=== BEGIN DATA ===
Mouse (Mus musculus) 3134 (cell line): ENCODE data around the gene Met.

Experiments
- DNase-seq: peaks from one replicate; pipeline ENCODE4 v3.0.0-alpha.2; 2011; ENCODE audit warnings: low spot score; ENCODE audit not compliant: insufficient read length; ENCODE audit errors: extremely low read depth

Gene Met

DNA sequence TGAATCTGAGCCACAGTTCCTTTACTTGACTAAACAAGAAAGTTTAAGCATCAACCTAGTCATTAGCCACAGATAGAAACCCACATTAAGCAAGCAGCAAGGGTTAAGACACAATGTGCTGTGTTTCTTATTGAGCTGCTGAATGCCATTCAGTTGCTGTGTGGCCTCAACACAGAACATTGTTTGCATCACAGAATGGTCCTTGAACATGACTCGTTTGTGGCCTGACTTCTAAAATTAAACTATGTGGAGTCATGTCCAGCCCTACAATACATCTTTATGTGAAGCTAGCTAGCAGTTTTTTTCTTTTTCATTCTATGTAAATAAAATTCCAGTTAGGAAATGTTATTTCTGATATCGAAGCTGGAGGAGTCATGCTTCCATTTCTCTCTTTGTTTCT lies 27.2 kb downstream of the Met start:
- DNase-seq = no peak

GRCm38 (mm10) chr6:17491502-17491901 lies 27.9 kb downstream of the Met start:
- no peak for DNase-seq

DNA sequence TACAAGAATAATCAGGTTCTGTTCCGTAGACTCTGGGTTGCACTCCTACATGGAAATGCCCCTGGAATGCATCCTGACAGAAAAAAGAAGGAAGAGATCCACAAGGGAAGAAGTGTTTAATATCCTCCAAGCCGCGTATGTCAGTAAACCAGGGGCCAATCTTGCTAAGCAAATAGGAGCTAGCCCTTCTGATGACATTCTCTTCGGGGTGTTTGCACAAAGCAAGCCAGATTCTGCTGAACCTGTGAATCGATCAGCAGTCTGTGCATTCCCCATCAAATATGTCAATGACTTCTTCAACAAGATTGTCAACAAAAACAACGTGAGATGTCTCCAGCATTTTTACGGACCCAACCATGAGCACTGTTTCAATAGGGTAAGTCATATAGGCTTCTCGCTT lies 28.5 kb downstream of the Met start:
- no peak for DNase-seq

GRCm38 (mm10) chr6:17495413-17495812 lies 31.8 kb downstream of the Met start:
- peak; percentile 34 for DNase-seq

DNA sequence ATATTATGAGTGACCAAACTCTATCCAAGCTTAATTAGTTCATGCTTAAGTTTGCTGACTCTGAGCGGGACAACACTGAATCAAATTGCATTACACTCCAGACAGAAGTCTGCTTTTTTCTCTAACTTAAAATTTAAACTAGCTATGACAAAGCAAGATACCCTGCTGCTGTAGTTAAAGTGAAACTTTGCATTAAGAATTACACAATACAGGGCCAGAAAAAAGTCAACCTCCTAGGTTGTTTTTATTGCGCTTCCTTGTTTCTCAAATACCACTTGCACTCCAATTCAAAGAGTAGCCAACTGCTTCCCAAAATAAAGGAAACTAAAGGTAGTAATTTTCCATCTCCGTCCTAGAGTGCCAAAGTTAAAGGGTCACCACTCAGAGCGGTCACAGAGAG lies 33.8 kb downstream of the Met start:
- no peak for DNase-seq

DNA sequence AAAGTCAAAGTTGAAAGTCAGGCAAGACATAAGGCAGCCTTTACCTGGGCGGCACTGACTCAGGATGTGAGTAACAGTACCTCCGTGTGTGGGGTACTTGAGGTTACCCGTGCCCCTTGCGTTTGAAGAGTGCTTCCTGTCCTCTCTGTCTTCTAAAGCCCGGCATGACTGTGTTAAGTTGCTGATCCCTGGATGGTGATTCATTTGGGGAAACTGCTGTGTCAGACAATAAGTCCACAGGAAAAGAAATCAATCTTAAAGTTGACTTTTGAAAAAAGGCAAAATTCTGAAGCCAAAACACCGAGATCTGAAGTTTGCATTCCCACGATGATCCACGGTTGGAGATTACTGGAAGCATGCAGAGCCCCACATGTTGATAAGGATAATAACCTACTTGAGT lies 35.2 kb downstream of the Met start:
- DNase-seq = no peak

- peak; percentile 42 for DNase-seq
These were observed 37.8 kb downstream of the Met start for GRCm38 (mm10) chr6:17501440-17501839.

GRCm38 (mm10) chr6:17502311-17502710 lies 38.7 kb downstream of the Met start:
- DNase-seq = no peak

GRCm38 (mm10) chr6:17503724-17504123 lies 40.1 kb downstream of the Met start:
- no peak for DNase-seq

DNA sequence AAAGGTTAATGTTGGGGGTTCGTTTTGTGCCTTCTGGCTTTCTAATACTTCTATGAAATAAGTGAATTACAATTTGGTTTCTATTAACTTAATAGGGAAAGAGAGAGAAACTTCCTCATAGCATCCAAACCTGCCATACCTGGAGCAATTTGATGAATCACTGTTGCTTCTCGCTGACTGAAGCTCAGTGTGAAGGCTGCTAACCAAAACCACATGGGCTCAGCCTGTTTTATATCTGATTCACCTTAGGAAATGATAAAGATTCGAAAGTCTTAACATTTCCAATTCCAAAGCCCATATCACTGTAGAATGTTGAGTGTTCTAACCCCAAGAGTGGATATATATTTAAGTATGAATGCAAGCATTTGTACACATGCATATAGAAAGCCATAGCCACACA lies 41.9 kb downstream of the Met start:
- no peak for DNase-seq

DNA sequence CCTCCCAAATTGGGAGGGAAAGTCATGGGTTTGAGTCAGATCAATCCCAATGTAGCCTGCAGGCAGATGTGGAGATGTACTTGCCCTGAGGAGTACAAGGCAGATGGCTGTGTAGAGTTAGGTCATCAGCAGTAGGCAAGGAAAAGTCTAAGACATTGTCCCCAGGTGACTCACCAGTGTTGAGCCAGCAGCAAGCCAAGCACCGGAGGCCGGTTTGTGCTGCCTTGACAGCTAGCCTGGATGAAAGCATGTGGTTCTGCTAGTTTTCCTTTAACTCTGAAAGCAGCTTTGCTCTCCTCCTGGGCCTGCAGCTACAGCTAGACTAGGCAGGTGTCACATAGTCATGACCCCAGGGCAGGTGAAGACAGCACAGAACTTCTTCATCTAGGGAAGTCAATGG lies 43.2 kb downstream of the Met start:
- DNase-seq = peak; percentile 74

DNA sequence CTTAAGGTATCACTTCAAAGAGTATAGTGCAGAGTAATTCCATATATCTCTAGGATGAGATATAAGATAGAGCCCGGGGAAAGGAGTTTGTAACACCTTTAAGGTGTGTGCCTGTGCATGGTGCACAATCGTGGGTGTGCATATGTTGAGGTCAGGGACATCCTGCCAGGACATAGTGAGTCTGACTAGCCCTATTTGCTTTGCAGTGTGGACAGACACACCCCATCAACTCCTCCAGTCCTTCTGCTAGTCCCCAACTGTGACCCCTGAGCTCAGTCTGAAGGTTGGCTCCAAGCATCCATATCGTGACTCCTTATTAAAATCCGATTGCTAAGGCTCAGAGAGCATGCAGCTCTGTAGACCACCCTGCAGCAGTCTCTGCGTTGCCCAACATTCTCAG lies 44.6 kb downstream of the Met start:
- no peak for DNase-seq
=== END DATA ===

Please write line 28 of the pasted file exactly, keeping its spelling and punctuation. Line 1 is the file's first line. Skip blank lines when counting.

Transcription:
- no peak for DNase-seq